Archive for the ‘tinhats’ Category

I think GuildMag has the take I agree most with regarding the very much talked about PvP armor post, which was supposed to be about PvP armor and somehow became a thousand-word dissertation on the place of women and their clothing in video games.

I’ve found the response to this very interesting, especially since most of the outcry seems to be coming from either people who feel everyone’s making too big a deal out of the matter (but are throwing in their two cents anyway) or those who are in defense of the right of women everywhere to have virtual avatars wear as little as the the game will let them. This, despite the fact that these two groups are the ones whose positions are being represented by default.

As someone who has written blog posts only semi-mocking the initial deluge of innocent questions newcomers have regarding Guild Wars 2, I’m familiar with the notion that someone can come across an article or picture and not know the history behind it; the famous (among GW2 fans) “six or none!” quote by Kristen Perry, the article in which ANet’s armor design philosophy is laid out, the examples of variety among even Elementalist armor art in Guild Wars 1. With TERA looming on the MMO landscape and the controversies regarding its portrayals of Castanic armor and caster gyrations, I’m not surprised when someone happens by late in the game and wonders if Guild Wars 2 is any different. It’s really no different from when someone asks if they can still be a healer, what the raiding endgame is like, or if, indeed, you can jump.

But this matter, this matter was somehow so different. Unlike the many fans of GW2 who remain confident that raids as we know them won’t be added to console the gear treadmill junkies (no offense, some of my best friends are gear treadmill junkies and they told me it was okay to call them that), or who confidently create Youtube videos explaining how GW2 can exist without dedicated healers, the responses to concerns expressed about the featured PvP armor seemed to take the position that any concern was an attempt to lobby for the removal of that and any other armor that exposed the delectable female form.

Oh, there were informative links posted about how transmutation stones can be used to customize armor looks as well, but while inquiries about raids are occasionally peppered with a suggestion to “go back to WoW (or insert MMO here),” an alarming number of these responses just wanted the concerned parties to go away entirely (because there really aren’t MMOs where female avatars don’t have skimpy armor at all. Not that anyone was really asking for that, of course – it was a strawman to be knocked down – but it’s worth noting that there isn’t an MMO for such proponents to go to, if those people existed).

And therein lay the amusement for me. So many people were so worried that their option to clothe their female avatars (person behind the screen’s gender not relevant) as skimpily as they like would be taken away, that the fact that there is no alternative vision made their arguments all the more absurd. In what universe has anyone ever successfully lobbied to have skimpy armors removed from a game? None? Then why so serious? Really, look at the percentage of arguments out there in favor and defense of the featured PvP armor (especially the ones accusing others of being sex-negative or white knights) and tell me the vehemence of that response is warranted.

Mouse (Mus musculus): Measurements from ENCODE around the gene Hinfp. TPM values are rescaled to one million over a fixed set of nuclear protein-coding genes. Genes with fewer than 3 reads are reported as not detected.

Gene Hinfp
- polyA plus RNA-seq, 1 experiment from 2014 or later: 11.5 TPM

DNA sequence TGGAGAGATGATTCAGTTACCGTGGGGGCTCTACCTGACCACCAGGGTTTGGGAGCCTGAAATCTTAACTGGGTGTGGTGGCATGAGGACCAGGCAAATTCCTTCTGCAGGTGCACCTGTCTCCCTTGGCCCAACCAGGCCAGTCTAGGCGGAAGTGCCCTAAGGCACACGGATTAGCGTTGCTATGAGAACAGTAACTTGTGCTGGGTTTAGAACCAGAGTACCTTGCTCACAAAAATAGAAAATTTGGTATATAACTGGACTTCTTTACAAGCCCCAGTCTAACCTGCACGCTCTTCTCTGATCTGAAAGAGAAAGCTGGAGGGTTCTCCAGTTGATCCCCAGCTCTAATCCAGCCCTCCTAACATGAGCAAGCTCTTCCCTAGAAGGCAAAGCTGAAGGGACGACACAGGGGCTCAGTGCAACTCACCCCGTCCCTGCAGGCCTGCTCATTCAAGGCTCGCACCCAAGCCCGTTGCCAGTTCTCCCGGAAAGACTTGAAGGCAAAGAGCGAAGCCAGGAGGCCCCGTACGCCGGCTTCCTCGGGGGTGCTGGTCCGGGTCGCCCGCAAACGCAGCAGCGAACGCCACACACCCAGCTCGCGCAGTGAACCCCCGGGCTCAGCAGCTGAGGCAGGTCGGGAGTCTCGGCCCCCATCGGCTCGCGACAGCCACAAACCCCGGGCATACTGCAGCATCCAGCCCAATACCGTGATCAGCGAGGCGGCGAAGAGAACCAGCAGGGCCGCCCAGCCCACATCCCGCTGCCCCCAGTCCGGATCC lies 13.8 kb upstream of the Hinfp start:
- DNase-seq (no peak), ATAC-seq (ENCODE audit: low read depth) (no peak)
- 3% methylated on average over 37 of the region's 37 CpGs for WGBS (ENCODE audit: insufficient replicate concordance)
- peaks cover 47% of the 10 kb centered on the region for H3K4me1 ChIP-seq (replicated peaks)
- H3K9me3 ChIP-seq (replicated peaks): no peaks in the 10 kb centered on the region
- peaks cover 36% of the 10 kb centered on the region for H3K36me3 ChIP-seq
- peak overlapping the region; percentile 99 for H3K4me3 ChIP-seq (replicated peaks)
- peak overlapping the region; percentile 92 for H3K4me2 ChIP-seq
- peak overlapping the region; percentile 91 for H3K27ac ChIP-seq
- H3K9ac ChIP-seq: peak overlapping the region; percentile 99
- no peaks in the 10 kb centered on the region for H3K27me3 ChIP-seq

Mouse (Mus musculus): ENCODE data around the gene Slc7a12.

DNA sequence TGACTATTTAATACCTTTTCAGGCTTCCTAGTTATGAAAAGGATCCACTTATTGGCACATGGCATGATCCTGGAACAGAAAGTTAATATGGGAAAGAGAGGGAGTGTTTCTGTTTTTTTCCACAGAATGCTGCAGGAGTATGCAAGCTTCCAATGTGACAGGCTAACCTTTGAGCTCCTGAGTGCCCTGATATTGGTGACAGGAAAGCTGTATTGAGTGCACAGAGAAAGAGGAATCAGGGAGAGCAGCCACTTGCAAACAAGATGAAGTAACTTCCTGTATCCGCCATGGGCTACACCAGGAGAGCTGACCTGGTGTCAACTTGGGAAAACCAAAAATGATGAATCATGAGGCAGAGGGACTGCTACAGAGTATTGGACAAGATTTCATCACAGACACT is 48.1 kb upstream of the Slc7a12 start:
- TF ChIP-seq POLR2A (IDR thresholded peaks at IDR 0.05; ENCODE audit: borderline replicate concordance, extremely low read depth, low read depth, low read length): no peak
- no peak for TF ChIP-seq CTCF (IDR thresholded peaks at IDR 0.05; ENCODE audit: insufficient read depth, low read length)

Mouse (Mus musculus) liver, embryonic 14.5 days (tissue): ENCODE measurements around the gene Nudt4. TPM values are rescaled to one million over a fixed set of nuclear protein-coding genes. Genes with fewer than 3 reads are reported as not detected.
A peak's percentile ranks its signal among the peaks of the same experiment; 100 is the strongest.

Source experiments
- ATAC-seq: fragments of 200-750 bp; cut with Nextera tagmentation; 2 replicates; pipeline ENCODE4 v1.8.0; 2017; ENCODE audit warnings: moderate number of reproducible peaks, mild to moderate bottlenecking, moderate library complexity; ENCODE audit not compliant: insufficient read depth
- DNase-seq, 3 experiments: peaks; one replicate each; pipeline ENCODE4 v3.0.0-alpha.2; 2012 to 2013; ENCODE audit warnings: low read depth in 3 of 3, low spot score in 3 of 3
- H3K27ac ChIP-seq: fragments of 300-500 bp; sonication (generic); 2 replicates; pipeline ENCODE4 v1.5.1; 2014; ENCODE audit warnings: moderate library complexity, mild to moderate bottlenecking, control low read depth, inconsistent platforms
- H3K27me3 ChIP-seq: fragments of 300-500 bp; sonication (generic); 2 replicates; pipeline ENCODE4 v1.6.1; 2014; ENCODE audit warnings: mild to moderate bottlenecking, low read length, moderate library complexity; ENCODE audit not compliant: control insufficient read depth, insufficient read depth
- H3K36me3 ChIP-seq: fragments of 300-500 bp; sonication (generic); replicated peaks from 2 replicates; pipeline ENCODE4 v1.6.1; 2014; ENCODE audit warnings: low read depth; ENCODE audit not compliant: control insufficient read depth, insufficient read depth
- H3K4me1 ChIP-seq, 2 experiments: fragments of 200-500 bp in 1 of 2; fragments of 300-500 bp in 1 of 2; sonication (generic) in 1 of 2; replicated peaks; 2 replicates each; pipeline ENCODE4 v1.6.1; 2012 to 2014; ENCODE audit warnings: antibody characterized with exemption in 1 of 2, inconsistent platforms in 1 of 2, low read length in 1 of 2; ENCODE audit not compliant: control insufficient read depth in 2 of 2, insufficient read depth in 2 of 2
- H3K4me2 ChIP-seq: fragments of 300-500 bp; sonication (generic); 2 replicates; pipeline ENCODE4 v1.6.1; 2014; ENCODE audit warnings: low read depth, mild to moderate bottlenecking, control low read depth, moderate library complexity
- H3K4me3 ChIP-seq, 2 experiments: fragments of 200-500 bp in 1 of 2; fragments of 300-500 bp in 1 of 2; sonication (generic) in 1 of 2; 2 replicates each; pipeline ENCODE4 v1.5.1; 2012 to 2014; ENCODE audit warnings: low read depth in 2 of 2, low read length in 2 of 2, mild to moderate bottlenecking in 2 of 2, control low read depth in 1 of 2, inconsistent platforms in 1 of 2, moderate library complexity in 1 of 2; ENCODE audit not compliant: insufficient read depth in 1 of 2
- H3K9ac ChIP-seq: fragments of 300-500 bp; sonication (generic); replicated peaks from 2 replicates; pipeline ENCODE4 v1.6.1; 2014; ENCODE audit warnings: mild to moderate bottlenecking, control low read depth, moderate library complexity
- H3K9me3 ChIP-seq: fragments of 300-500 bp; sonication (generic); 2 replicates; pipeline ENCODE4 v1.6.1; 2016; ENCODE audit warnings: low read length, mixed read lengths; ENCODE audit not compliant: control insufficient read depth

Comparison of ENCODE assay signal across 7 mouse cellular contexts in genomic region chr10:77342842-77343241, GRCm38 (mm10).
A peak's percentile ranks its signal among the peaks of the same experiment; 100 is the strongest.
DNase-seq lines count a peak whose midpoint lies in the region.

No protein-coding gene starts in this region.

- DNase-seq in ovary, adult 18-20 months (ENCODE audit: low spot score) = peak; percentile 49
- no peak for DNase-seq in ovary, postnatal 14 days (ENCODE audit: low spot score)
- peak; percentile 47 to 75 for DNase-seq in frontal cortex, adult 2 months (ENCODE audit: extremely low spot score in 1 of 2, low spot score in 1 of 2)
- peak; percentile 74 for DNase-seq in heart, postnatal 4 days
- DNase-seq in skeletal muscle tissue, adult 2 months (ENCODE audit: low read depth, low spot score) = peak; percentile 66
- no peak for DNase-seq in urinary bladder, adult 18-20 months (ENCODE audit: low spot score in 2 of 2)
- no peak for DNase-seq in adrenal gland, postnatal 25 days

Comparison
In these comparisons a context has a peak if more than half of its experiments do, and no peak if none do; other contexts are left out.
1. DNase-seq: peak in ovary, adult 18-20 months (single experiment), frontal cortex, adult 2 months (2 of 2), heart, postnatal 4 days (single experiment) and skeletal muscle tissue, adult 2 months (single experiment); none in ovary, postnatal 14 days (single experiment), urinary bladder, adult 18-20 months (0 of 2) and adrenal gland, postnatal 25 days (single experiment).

So, yes, check out the article. I really can’t recommend it enough.


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Every so often a blogger or poster on an MMO forum will take it upon themselves to let those of us anticipating GW2 know that it won’t be all it’s cracked up to be. There is no way it can deliver on its claims, they say, and then proceed to list claims that have never been made by ArenaNet in order to prove their point. GW2 will turn out just like [insert list of previous, less successful depending on your point of view, MMOs], they say.

We’ll see, they say. In fact, the only reason GW1 has managed to be different in several of the ways GW2 is promising is because GW1 isn’t really an MMO. But since GW2 is an MMO, it won’t be that different after all. It can’t. There are certain characteristics that make up an MMO, you see, whether this is the presence of a subscription fee or some other factor – it depends on whom you’re speaking to just which list of defining factors you’re quoted – but it seems the amount of persistence in the world isn’t it.

I’m sure that these fellow gamers, our internet neighbors, only do this out of the goodness of their hearts, like good internet citizens. They just don’t want us to be disappointed! They would have no use for our tasty tears should what they predict come to fruition, and there’s certainly no room for schadenfreude here. We’re all gamers, remember. Our loss is their loss.

Well, I, for one, appreciate their concern. I look forward to having their internet shoulders to cry on when GW2’s endgame turns out to be a gear treadmill completely different from the leveling game, when the best content is locked behind raids, when I find that crafting isn’t a viable method of advancement, when I’m beat to the hundredth tin node by someone riding a faster mount than I, when I can’t roll an alt because there’s only one starting area, when I can’t play with my guild or other bloggers because they’re 20, 30, 70 levels above me.

After all, I’ve been warned, and I take that as seriously as they do.

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